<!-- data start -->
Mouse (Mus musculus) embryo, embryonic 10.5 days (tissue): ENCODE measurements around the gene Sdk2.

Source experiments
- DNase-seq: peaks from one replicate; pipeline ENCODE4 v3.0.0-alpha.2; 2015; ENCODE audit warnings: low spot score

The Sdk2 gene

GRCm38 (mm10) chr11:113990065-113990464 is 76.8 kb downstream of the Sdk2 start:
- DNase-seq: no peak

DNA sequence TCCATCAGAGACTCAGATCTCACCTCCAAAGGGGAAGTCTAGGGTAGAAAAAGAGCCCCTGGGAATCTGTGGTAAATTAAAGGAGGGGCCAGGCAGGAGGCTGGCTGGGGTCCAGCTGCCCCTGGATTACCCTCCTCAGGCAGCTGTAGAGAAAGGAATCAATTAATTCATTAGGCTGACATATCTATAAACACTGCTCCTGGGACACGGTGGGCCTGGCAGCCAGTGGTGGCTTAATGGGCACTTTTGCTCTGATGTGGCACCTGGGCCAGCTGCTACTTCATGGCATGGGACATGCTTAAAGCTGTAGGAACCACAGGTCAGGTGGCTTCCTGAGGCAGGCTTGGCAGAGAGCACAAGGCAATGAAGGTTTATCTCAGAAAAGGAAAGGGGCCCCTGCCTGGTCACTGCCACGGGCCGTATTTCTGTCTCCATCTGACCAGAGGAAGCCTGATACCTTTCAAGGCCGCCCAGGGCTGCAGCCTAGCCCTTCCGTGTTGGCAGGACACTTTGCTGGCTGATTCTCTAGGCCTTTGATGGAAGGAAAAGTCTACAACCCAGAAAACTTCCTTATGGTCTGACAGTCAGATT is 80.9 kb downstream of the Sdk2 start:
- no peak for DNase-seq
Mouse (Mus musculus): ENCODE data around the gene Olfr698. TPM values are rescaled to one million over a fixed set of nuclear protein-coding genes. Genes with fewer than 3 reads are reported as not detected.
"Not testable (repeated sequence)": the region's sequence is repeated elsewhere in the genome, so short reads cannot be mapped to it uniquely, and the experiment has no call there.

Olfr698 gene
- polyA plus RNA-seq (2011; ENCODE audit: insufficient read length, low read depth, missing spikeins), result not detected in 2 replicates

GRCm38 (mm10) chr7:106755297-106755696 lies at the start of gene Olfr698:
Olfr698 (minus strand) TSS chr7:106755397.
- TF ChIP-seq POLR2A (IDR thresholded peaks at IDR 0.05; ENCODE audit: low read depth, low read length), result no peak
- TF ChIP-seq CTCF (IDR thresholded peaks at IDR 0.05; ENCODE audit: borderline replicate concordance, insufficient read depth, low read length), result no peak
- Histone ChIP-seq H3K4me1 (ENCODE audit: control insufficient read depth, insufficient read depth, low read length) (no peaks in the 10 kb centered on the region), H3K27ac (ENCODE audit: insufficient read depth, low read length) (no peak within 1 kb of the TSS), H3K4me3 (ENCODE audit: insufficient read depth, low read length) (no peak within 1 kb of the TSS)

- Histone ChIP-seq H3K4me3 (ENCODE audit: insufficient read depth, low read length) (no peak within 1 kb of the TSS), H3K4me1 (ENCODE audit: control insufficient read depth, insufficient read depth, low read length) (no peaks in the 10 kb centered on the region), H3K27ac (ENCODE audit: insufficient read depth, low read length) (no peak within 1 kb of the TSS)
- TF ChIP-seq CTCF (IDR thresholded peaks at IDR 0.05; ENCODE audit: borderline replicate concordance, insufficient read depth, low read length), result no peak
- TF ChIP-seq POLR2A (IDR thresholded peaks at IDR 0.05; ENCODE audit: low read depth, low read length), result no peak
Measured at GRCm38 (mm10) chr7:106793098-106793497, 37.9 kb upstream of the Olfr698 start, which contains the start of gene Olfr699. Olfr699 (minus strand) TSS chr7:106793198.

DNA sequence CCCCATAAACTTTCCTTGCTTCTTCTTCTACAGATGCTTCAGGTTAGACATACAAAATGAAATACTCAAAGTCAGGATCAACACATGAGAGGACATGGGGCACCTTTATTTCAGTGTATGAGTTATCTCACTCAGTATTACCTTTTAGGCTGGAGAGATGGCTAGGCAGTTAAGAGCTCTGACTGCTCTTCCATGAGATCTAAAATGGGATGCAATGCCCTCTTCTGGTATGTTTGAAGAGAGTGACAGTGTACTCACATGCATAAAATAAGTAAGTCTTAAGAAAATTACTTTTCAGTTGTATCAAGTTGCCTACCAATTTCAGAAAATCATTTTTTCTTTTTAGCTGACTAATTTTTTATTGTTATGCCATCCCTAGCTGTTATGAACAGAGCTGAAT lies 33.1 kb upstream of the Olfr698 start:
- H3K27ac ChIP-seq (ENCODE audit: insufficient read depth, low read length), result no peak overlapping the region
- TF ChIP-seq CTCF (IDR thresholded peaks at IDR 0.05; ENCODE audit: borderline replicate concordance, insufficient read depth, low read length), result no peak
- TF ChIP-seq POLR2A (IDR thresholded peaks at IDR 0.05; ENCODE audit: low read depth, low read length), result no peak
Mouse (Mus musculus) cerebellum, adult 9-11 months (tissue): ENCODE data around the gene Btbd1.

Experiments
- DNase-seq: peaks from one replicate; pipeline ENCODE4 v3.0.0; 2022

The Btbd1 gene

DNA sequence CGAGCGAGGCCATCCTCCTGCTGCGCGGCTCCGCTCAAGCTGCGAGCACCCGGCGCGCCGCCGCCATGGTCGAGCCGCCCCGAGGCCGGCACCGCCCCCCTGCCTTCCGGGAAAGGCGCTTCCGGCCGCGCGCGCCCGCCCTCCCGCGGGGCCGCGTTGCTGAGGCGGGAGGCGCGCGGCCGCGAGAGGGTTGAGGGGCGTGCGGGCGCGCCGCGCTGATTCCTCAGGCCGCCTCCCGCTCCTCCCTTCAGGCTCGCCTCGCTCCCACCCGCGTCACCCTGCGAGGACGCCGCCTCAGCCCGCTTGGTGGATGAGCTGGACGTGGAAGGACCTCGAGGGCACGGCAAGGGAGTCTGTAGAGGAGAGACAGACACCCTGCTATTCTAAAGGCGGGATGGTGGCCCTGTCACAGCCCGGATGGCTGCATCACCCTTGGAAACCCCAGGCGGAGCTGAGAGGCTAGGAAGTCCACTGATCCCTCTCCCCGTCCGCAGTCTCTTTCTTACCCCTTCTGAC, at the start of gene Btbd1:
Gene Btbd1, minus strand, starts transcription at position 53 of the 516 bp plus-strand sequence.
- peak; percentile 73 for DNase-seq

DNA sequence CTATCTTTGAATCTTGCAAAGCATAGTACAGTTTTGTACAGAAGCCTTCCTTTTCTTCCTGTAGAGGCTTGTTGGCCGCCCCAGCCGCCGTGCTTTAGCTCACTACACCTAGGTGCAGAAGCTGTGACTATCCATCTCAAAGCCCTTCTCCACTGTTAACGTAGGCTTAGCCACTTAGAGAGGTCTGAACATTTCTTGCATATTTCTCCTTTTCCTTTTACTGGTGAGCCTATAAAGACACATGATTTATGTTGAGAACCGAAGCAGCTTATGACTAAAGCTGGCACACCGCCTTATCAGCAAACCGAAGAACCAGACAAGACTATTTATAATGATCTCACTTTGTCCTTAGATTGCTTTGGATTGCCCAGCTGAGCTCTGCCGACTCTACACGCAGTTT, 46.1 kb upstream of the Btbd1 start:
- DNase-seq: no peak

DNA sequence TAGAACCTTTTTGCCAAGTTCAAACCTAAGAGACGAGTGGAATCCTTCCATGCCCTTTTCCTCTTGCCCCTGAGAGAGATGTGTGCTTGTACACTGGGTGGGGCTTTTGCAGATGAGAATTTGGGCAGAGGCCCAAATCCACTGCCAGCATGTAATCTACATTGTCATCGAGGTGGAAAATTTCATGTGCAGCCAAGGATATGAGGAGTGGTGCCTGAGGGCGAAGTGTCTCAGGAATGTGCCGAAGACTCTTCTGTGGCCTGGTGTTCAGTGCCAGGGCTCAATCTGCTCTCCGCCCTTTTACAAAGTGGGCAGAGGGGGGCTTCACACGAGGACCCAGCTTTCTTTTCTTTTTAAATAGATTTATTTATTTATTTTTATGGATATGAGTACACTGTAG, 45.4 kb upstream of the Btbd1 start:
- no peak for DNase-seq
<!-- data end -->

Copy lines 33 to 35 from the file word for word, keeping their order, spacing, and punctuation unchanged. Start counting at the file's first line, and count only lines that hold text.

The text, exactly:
DNA sequence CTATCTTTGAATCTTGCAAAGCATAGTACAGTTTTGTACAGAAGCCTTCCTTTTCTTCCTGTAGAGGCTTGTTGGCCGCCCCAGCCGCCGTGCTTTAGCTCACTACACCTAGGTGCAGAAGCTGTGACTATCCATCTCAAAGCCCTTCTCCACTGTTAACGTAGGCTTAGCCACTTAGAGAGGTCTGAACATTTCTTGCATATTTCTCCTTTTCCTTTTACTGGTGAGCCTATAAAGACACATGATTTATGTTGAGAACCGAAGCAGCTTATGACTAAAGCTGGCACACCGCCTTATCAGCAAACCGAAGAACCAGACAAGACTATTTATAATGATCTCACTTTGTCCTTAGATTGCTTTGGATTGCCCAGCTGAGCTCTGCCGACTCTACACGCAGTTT, 46.1 kb upstream of the Btbd1 start:
- DNase-seq: no peak

DNA sequence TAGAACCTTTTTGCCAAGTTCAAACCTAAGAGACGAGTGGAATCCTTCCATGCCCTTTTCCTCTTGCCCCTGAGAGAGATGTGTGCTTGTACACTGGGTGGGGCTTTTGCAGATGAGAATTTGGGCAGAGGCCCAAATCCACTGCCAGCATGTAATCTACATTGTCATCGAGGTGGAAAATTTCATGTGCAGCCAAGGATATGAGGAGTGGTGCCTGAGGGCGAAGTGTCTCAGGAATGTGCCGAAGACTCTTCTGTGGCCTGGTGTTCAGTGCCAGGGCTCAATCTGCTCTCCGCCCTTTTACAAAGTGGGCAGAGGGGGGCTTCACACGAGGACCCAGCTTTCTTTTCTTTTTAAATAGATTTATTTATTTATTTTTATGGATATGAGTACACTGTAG, 45.4 kb upstream of the Btbd1 start: